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cropped-rose-4.gifPhilippians 1:9-11, “And this is my prayer: that your love may abound more and more in knowledge and depth of insight, so that you may be able to discern what is best and may be pure and blameless until the day of Christ, filled with the fruit of righteousness that comes through Jesus Christ – to the glory and praise of God”

Our Text – Philippians – Chapters 1 through 4

Our Topic – Social Media.

Our Theme – God’s Word provides us with principles to guide our involvement with social media.



Social media has been broadly defined that which refers to the many fairly inexpensive and widely accessible electronic devices, such as computers, smart phones, I-pads and tablets that enables anyone to create, share, or exchange information, career interests, ideas, pictures, videos in virtual communities and networks. Social media also introduce substantial and all-encompassing changes to communication between businesses, organizations, communities, and individuals

Social media has truly transformed the way we interact and engage with one other, streaming our communication, or exchange of ideas, with others in an almost instantaneous method. Individuals across the globe rely heavily on social media, not only for personal interactions with others, but as a method for keeping up with daily activities, business, sports, world news, trending reports and so much more.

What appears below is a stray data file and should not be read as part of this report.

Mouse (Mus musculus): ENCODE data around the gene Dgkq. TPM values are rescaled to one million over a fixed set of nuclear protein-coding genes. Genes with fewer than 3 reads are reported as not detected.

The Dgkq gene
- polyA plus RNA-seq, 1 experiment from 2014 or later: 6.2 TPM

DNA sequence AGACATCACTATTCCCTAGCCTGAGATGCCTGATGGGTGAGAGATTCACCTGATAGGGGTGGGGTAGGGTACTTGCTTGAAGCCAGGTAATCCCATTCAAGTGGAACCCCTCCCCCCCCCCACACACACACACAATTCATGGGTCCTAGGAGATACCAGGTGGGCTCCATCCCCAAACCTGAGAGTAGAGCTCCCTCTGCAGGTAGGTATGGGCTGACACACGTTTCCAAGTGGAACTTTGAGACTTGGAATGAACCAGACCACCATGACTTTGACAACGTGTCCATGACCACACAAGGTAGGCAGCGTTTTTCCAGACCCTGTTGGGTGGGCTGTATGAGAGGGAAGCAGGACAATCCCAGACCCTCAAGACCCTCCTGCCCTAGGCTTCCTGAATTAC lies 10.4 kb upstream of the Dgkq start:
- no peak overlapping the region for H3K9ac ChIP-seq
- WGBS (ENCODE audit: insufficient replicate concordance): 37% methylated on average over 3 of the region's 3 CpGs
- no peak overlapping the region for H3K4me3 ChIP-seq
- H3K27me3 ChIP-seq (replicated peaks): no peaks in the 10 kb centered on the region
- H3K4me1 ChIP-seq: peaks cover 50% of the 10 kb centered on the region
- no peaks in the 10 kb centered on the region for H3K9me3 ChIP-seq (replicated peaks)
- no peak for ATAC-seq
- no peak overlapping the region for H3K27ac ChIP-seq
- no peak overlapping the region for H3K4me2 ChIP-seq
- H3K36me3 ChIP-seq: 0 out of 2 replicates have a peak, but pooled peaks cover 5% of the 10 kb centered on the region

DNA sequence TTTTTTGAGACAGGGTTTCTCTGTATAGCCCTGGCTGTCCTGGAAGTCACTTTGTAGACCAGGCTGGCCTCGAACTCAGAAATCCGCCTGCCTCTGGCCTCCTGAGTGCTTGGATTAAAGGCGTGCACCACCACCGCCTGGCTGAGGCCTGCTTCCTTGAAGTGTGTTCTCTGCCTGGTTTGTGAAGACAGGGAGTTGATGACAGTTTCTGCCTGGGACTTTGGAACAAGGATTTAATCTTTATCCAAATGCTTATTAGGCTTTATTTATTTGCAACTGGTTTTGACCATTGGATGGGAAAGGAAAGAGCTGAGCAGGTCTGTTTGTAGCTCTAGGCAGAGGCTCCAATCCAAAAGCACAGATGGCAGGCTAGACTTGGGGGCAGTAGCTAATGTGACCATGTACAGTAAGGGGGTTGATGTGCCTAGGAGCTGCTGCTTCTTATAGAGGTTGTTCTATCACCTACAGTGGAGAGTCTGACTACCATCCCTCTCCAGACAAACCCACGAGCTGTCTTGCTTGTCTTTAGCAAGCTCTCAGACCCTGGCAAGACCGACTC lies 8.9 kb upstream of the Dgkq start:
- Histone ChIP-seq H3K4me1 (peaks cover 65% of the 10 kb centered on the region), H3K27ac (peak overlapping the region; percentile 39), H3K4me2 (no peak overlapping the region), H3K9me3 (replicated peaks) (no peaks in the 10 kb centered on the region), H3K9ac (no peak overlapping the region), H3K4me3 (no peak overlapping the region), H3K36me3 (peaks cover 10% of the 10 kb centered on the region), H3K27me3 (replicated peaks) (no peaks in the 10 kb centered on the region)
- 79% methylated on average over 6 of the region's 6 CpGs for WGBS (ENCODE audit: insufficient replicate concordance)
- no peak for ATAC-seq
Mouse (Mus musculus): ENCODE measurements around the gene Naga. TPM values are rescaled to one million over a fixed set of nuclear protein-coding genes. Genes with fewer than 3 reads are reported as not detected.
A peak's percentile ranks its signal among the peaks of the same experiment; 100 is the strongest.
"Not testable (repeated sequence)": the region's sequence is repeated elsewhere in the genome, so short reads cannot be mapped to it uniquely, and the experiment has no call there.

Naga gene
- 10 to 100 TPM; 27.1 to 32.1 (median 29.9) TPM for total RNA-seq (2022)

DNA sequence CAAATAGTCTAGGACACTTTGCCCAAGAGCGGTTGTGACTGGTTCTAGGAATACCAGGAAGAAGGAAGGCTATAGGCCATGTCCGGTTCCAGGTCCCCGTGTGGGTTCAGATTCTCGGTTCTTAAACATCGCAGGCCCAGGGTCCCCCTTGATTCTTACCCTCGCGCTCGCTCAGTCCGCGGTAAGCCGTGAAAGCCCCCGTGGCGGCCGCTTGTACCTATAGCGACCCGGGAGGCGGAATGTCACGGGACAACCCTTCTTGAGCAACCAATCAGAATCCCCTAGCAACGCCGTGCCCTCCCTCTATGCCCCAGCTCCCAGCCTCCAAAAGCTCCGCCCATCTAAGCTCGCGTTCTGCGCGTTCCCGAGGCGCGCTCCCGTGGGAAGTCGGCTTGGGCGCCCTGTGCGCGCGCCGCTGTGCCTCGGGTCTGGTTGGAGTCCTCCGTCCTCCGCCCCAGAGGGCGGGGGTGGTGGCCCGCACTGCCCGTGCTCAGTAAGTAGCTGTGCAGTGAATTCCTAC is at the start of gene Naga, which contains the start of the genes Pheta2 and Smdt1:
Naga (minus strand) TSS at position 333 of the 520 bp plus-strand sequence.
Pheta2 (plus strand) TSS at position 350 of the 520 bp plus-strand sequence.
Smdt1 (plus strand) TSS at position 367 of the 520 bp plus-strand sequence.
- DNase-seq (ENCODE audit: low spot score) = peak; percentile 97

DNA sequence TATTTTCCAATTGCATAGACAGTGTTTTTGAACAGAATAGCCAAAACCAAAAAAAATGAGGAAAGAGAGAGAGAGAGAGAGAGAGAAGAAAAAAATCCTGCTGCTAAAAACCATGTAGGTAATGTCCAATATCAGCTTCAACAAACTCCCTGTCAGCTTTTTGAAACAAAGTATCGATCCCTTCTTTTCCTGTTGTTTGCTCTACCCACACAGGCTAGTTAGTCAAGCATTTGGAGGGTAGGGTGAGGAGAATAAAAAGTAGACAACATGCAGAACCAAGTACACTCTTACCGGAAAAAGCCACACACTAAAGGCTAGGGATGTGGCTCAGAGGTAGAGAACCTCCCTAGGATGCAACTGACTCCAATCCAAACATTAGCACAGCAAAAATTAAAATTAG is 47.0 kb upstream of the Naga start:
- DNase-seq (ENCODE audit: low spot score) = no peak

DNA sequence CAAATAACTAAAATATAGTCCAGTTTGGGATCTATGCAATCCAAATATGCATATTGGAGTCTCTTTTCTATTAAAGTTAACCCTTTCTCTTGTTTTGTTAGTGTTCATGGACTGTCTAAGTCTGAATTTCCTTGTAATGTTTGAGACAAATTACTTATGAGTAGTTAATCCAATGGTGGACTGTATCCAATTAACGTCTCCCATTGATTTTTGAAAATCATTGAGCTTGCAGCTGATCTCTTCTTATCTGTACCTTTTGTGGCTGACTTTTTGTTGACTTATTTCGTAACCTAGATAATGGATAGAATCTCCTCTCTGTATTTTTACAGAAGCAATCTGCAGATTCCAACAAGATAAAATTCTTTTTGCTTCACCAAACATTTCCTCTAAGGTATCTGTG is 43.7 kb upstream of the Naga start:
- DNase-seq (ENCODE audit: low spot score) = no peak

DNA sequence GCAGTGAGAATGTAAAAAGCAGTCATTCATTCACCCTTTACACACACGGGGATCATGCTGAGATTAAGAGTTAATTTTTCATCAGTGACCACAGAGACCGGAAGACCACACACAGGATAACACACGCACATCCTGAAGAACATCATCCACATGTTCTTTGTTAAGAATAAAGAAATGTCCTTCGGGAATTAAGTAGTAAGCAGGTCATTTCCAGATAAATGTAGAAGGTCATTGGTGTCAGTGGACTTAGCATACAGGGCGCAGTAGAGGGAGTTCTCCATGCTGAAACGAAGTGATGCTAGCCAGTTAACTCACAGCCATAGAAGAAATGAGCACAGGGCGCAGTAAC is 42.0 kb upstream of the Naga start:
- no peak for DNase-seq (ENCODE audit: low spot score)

More people are likely to discover things on social media today than other traditional forms of communication, and individuals across the age groups are using one or more social media platform such as Facebook. This platform is a very popular free social networking website that allows registered users to create profiles, upload photos and videos, send messages and keep in touch with friends, family and colleagues. According to statistics from the Nielsen Group, Internet users within the United States spend more time on Facebook than any other website. Twitter is another free micro-blogging service that allows registered members to broadcast short posts called tweets and follow other users’ tweets by using multiple platforms and devices. There are many other networking sites such as YouTube, InstaGram and numerous other types of forums to communicate with one another.



Some words mean more today than they did before the social media boom came about. What would be some of those words? The words like, tweet, follow, tag, and wallpaper. Social media has also affected our vocabulary, spelling and letter writing. We rarely send personal letters through the mail system because of email and texting from our smart phones. We post pictures on Facebook instead of printing and mailing them out. We have contact with people from our post that we would have never heard from otherwise.

Social media is a tool. It is neither good nor bad. However, this tool (social media) can affect us in both beneficial, godly ways and also in destructive, sinful ways. We should be aware of how we are using this tool and whether our actions and attitudes are pleasing to God, our Creator. This study will challenge us to consider our use of this tool.


I have a knife and hammer. Can you list some positive and negative ways to use these tools? So, all tools can be used for construction as well as destruction. Why can’t we say a tool is either good or bad? Because the tool doesn’t have a will. A person’s heart and motives make the use of a tool either good or bad. When using tools, it should be our hearts that we examine, not our hands. We bring our hearts to the tools. Don’t blame the tool if it is misused. The misuse is a symptom of the heart.